Belgian chemicals group Solvay is pressing ahead with the sale of two non-core units as part of its efforts to streamline operations and refocus on specialty materials, sources familiar with the situation said.
The world’s largest producer of soda ash is close to kicking off a process to sell its fibre business Acetow, which was initially put under review in late 2014, the sources said.
It also plans to sell its polyamide business in a separate process, they said.
Solvay was not immediately available for comment.
Goldman Sachs and Credit Suisse are leading efforts to identify a buyer for the Acetow business which supplies cellulose acetate tow, the material used in cigarettes filters and some textile and plastic packaging products.
Solvay and its advisers have spent over a year trying to carve out the Acetow unit and create a standalone entity with earnings before interest, tax, depreciation and amortisation (EBITDA) of about 200 million euros ($227.10 million), the sources said cautioning that no deal was certain.
The unit, which ranks as one of the top European providers of cellulose acetate, could be valued at about 1 billion euros ($1.14 billion), one of the sources said. It posted net sales of 542 million euros last year.
Solvay, backed by the Solvay family which has roughly 30 percent, has steadily shifted over the years from a base chemical and plastics company to one making speciality materials used by the oil and gas sector or in cosmetics and high-performance polymers.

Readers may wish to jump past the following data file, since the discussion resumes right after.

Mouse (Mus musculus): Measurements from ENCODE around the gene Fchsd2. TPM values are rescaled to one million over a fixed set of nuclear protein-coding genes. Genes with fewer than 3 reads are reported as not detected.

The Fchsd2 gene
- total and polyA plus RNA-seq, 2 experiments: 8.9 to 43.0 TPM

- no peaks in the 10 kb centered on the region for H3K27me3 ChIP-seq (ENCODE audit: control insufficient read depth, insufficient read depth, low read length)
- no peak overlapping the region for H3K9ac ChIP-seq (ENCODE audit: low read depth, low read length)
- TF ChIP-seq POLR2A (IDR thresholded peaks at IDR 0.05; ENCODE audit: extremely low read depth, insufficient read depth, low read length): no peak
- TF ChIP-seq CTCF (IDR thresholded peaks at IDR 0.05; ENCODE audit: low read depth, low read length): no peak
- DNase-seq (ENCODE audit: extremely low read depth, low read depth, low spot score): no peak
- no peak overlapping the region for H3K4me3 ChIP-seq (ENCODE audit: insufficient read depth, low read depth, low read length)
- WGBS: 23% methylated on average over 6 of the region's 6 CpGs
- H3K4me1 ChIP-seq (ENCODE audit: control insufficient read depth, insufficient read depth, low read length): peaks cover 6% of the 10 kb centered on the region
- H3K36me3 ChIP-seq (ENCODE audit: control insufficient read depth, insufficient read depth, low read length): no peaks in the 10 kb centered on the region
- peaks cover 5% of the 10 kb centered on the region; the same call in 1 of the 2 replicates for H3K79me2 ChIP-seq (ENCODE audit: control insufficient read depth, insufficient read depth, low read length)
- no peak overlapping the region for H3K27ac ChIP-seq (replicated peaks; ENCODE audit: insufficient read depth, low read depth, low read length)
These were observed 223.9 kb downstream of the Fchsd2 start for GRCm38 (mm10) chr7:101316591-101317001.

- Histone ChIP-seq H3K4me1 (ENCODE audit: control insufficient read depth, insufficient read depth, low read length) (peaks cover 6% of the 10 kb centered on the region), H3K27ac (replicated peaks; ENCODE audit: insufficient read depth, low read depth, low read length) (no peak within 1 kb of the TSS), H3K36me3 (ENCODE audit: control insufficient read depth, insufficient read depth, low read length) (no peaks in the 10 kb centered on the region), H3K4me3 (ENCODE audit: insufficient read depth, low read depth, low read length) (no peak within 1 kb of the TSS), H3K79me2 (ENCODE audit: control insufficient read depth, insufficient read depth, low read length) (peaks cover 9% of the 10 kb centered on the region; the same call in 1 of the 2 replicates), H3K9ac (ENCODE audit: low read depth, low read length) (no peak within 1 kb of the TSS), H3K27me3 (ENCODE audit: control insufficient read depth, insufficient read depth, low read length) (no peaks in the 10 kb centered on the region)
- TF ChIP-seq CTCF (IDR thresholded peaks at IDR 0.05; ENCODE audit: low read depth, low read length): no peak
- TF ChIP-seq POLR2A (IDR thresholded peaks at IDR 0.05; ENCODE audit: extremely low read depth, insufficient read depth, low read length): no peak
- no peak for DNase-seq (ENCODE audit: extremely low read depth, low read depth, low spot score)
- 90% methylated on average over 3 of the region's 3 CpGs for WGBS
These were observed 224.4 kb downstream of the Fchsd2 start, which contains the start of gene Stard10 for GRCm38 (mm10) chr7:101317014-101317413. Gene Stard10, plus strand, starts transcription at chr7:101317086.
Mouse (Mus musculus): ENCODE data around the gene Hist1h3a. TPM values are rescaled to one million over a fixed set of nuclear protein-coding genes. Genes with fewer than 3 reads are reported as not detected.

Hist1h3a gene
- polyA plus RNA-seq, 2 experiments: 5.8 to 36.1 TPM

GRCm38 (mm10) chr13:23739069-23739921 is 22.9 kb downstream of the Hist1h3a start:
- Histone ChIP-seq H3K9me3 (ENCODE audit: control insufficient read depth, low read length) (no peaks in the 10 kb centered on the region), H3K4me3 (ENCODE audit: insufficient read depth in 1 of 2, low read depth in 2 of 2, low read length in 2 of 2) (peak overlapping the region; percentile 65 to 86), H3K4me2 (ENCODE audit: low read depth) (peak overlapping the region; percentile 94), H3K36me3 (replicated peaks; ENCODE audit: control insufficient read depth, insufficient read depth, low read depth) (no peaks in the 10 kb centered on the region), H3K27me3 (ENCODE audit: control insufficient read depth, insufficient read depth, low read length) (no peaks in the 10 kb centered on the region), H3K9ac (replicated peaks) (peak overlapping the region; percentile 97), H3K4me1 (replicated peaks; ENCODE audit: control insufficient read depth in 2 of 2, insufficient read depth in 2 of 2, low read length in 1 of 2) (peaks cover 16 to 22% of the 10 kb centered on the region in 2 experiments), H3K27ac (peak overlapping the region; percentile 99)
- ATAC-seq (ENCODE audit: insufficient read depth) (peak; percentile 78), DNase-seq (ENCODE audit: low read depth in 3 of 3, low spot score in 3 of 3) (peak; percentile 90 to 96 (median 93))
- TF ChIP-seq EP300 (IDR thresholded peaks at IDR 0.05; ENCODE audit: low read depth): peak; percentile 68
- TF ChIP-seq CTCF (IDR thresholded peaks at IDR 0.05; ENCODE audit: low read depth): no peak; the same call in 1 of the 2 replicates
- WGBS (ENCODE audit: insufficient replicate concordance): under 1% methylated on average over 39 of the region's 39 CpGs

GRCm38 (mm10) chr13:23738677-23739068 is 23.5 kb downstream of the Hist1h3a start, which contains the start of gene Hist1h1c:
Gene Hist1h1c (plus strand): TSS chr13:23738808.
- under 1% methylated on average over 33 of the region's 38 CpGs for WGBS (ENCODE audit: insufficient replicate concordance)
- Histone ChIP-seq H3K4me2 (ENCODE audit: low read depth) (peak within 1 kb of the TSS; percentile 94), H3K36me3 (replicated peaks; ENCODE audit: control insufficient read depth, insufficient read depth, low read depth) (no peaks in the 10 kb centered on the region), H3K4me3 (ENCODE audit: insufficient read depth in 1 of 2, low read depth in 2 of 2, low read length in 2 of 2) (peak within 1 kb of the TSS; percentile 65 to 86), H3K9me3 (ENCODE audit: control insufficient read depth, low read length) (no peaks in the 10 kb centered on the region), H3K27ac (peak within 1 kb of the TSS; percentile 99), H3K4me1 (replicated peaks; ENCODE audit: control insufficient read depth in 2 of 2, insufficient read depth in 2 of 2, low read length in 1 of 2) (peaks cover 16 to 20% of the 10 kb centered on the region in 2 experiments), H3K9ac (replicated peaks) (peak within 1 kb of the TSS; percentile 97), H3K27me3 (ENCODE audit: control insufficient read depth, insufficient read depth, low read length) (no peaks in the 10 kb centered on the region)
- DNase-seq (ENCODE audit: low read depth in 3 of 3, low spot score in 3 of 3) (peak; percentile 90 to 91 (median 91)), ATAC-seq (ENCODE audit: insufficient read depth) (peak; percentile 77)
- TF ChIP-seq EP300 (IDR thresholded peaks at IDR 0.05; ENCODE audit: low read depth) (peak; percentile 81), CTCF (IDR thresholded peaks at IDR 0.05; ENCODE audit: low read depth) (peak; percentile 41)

Some of the largest European and U.S. private equity funds have signalled their interest in making an offer, one of the sources said, pointing to strong appetite from investment firms for chemicals assets.
Recent private equity deals in the chemicals industry include CVC Capital Partners’ purchase in 2015 of a 65 percent stake in two chemicals subsidiaries held by Dutch supplements maker DSM.
On June 3 Reuters reported that French oil and gas producer Total had begun preparations for the sale of its specialty chemicals and equipment division Atotech.
As the industry continues to consolidate, Solvay hopes to attract takeover interest for its polyamide unit and has asked Goldman Sachs to run a parallel process, the sources said. Polyamides, which can take the form of nylon, are used in textiles, carpets, clothing and car seats.
The functional polymers division, of which polyamides is by far the largest component, posted sales of 1.9 billion euros in 2015.
Solvay’s refocusing on speciality materials was further enhanced last year by its $5.5 purchase of U.S. peer Cytec.
The deal, completed in December, has made Solvay the world’s second largest player in aerospace composite materials.